• http://www.designboom.com/weblog/cat/9/view/4072/venice-architecture-biennale-08-estudio-teddy-cruz.html
    • 2. Raqs Media Collective based in Delhi at Sarai, Centre for the Study of Developing Societies which they co-founded in 2000. Raqs are particularly good at a sort of inter-disciplinary and poetic critique of the urban and evoking the idea of the global city.
    • http://www.raqsmediacollective.net/
    • 3. STROOM, because you mentioned them as of interest to you and we thought we should have at least 1 good European example of an organization speaking to art and urbanism in our repertoire, Another possibility here is the Foundation for Art and Public Space (SKOR) in Amsterdam. This is an example of a public art institution that develops art projects in relation to public spaces. They are also responsible for the impressive, a journal reflecting on contemporary public space.
    • http://www.stroom.nl/index_en.php
    • http://www.skor.nl/set-actueel-nl.html
  • 16. Practical Information This section provides practical information on Funding and the Commissioning Process. It also contains a section of artists' experiences recorded on video and advice on specific elements relating to practice.
      • Advice
      • Dermot Bolger – Making a Proposal
      • Jim Mansfield – Architecture, Sculpture and Engineering
      • Annette Moloney – Commissioner's Perspective
      • Alan Phelan – Advice for Visual Artists
      • Aisling Prior – Commissioner's /Curator's Perspective
      • Ruair í Ó 'Cu ív – Commissioner's Perspective
      • Ian Wilson – Making a Proposal
  • 17. Practical Information
      • Experiences:
      • Video interviews with artists,
      • commissioners and curators
      • speaking about their personal
      • perspective of working on public art commissions.
      • Contributors include:
      • Gary Coyle, John Byrne,
      • Michelle Browne, Patricia
      • McKenna, Theresa Nanigian,
      • Pamela Wells, Deirdre O'
      • Mahony, Aisling Prior, Sean
      • Taylor
  • 18. Critical Contexts Includes new writing, existing texts and adapted essays
      • Including Texts from:
      • Claire Bishop – Antagonism and Relational Aesthetics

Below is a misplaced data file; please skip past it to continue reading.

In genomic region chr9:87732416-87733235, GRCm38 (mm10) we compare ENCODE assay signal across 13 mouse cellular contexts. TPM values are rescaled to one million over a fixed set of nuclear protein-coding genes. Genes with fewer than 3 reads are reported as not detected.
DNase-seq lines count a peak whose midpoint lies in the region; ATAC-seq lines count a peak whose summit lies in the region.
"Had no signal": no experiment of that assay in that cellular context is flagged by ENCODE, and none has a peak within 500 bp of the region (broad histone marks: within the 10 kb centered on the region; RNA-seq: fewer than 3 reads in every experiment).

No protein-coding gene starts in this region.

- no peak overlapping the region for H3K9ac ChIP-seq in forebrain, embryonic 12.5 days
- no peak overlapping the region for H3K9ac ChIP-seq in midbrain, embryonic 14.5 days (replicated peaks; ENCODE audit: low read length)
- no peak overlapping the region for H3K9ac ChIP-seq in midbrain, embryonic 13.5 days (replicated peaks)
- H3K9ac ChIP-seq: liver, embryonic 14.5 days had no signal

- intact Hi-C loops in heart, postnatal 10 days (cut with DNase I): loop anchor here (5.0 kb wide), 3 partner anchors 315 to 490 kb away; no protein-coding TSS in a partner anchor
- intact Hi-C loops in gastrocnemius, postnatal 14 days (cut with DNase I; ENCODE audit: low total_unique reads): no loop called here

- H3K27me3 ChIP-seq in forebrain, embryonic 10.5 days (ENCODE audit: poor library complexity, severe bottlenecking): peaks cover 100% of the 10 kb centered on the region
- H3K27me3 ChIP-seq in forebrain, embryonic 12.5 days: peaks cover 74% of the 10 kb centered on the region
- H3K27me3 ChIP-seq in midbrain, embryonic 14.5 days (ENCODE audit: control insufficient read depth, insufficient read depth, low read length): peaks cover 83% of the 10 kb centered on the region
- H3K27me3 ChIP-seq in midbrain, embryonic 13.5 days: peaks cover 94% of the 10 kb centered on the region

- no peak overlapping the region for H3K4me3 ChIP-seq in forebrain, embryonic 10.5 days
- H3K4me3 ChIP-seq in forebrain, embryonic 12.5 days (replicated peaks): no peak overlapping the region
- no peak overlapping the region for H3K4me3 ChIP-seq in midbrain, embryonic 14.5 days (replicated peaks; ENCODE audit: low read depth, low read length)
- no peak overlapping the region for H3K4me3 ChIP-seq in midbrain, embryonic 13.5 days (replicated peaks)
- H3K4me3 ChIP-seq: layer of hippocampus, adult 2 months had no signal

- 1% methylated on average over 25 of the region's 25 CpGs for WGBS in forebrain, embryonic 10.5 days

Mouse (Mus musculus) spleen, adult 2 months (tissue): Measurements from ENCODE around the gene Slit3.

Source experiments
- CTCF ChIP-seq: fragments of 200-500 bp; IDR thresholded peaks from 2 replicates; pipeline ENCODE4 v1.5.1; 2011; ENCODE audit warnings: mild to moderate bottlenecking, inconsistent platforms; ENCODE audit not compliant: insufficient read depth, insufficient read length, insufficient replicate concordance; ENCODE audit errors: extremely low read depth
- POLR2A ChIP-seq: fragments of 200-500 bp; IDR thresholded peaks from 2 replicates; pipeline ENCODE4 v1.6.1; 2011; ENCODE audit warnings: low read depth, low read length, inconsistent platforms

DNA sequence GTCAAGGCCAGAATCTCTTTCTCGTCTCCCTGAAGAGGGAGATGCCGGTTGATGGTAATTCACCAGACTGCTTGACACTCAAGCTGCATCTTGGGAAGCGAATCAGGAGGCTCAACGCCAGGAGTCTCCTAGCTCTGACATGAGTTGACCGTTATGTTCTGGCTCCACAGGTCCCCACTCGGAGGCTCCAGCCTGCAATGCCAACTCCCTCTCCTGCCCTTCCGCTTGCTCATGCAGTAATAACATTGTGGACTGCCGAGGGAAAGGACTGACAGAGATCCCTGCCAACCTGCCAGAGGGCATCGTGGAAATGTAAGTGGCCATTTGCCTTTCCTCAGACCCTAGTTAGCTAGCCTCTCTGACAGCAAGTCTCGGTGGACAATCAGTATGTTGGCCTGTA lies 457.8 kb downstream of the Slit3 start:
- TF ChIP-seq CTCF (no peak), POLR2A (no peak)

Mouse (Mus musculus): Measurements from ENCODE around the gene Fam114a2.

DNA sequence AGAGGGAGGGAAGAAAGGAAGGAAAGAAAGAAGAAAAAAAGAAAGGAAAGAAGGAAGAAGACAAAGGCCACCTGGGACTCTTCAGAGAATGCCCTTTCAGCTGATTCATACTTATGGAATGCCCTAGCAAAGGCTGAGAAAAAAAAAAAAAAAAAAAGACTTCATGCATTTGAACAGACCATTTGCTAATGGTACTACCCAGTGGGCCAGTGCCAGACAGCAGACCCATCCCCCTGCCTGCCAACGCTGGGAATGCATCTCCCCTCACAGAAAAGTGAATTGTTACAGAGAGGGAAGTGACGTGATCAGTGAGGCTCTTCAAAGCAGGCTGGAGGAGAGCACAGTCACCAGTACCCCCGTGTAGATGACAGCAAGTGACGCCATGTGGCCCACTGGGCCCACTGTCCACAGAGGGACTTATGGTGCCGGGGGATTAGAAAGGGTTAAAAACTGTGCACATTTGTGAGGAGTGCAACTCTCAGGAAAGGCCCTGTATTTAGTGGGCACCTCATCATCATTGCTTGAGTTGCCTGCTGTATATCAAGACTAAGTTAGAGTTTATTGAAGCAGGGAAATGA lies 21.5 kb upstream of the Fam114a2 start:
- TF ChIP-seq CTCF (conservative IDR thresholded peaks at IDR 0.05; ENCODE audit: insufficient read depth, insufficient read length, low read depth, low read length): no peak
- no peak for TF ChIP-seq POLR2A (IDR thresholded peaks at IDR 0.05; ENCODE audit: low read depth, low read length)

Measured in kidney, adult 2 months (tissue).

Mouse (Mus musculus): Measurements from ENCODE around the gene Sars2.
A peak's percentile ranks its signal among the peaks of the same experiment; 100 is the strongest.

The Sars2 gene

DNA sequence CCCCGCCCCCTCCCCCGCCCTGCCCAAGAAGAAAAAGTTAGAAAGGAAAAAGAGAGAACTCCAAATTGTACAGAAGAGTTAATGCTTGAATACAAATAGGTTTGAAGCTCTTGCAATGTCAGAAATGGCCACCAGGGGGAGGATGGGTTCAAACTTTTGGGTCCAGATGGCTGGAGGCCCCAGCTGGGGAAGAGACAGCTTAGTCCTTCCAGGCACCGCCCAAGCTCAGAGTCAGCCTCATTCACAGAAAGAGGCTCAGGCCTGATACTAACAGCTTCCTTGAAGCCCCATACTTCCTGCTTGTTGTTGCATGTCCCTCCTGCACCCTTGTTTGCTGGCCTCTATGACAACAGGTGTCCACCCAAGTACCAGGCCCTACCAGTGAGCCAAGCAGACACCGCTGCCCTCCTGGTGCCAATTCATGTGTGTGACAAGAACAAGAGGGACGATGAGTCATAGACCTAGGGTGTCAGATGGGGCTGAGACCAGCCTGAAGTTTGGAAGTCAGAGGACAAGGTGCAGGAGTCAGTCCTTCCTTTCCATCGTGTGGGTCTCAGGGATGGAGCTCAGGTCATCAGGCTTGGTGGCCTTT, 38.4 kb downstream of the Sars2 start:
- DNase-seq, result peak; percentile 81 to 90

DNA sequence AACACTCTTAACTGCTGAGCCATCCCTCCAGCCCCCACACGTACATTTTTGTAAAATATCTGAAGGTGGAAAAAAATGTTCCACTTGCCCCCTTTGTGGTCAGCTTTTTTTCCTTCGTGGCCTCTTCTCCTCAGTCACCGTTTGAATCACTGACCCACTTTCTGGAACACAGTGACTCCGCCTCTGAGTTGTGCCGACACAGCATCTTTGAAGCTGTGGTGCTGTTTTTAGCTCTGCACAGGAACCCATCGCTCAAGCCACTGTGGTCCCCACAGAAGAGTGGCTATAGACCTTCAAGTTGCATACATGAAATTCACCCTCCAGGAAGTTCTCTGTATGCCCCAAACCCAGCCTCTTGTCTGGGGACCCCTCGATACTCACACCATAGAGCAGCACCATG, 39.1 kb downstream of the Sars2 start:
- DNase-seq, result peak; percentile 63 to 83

• – The Social Turn: Collaboration and Its Discontents
      • Dragan Klaic – Artistic Intervention Affirm Public Space
      • Gemma Tipton – Mapping Memories
      • Megs Morley - Untitled
      • Alice Lyons – For Whom_Commissioning?
      • Ailbhe Murphy
      • Nathalie Weadick – What are we?
      • Jessica Foley – The Social
      • Jacques Ranciere – Aesthetic Separation, Aesthetic Community
      • Simon Sheikh – In the Place of the Public Sphere
      • Patricia C Philips – The Aesthetics of Witnessing
      • Clare Doherty – Where Have all the Penguins Gone: Curating the Wrong Place
  • 19. Critical Contexts – Featured Projects
  • 20. Critical Contexts – Featured Projects
  • 21. Critical Contexts – Featured Projects
  • 22. Insights – Google Maps
      • Mapping in different ways Public Art in Ireland
      • Claire Nidecker (Map Maker in Residence for PublicArt.ie) ‏
      • Developing the Google Maps section of the website which will include:
      • Mapping N7 / M7 – Dublin to Portlaoise, 10 - 12 artworks
      • Music and Music/Visual Arts, 6 – 8 artworks/projects nationwide
      • UNIT or Cavan Re-Imagined and Happenings, 6 – 8 artworks/projects
      • (Curated selection) 'Shore', 6 artworks and Photography and Film, 6 artworks
  • 23. Glossary
      • Providing explanations of frequently used words, phrases and terms
      • Steering group:
      • A steering group is a committee of people appointed to represent the concerns of a commission. The role of the steering group is to guide a commission through from the initial briefing stage,selection through to the realisation of the project.
  • 24. Insights – YouTube Nominated Videos
  • 25. http://www.create-exchange.ie/archive/?keywords=list_all
  • 26. http://www.youtube.com/watch?v=9vcrdOP6X_s&feature=channel_page Paul McAree’s nomination Hotel Ballymun